I regret that that portion of the Report of the Census Commissioners for 1851, which relates to education, has not yet been published. I do not apprehend that it would show, when so many educational agencies are at work, in addition to the gigantic machinery of the National System, that positive ignorance should have increased. I should rather expect to find that the mere elementary acquirements of reading and writing were more generally diffused; but it is a remarkable circumstance, that by the statistics of education given in the census of 1841, at the end of the first decennial period of the operation of the National System, the tables showed a positive and large increase in the proportion of persons unable either to read or write, to the whole population; whereas, at the several decennial periods from 1741 to 1831 there had been a gradual diminution of the proportion of ignorant persons. [See Tables in the body of the Report of the Census Commissioners in 1841, pages 34, 35.] In order to form a judgment how far habits of thrift and industry have been promoted by the National System of Education, I would call your Lordships' attention, and especially that of the right rev. Prelate opposite (the Bishop of Limerick) to a comparison between the state of the inhabitants of two Poor Law Unions, circumstanced nearly alike in respect of population and natural advantages. There are no positive statistics of industry to refer to; but the statistics of destitution may be relied upon, as showing the absence of thrift and employment. The population of the Limerick Union is returned at 110,628—that of Belfast Union at 125,668; from the education report it appears that there are within the Union of Limerick 5,512 pupils at the National Schools, or nearly one in twenty to the population; from the same report it appears that in the Belfast Union there are 4,744 National School children, or less than one in twenty-six of the population; whereas, while in the latter union there were of cases relieved in the workhouse 6,671, or little more than one in nineteen to the population, there wore relieved in the Limerick workhouse not less than 17,550, or about one to seven of the population; and this notwithstanding numerous industrial schools at Limerick in connexion with the Board. To one of these I must particularly allude, as I think a part of its arrangements can hardly have the approbation of the right rev. Prelate who presides over that diocese: I allude to St. Munchin's Industrial Schools, conducted under the Sisters of the Order of Mercy. The District Inspector reports that on Sundays the pupils are taught writing and arithmetic from one till three o'clock; and he further observes, that he looks upon the whole plan as sound in principle, and its management as highly efficient. [See pages 766, 767 of the Appendix to the 18th Report of the Commissioners of National Education in Ireland, vol. i.] I do not find that the mode of keeping the Sabbath here, reported and approved of by the Board of Education, was noticed by the Commissioners, yet it cannot be denied that this report sets forth a systematic violation of the 4th Commandment. The state of crime may also he referred to as evidence respecting the effects of education, It is generally considered that crime lessens as education advances; but how does education appear to have operated in Ireland? In Ulster, where the proportion of National School children to population is shown to be about one to thirteen, there were in 1851, 3,462 committed for various offences, while in Munster, with about one in eleven of the population receiving education at National Schools, there were in the same year as many as 10,096, or nearly three times as many offenders as in Ulster. Again, we find from the report of the Inspector General of Prisons, that although the population had greatly diminished from 1841 to 1851, and the National School System rapidly progressed during the same period, that crime had greatly increased in 1851, as compared with 1841, instead of having been reduced by what should be the beneficial influences of education:—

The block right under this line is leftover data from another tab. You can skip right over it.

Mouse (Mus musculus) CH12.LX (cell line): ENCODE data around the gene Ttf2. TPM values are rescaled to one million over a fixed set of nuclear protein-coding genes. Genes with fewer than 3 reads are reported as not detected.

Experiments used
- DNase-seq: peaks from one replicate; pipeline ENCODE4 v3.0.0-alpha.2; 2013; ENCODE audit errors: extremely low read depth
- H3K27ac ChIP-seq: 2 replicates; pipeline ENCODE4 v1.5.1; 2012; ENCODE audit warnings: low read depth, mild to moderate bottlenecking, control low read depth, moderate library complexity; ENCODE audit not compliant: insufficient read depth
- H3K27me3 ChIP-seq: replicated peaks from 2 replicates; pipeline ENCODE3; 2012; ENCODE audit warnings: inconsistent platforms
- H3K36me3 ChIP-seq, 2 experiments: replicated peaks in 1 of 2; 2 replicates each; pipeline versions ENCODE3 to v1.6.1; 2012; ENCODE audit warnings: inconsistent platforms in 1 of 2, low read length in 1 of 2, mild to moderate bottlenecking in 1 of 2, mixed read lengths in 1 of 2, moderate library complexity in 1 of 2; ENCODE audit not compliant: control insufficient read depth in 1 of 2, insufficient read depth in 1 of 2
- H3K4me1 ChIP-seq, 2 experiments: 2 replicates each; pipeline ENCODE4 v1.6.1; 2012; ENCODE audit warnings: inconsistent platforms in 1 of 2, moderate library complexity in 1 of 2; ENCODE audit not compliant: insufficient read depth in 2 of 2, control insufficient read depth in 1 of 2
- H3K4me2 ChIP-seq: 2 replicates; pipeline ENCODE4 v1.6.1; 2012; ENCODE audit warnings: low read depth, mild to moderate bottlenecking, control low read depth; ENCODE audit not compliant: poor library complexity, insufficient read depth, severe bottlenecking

Province. Children at National Schools. Population. Proportion to Population.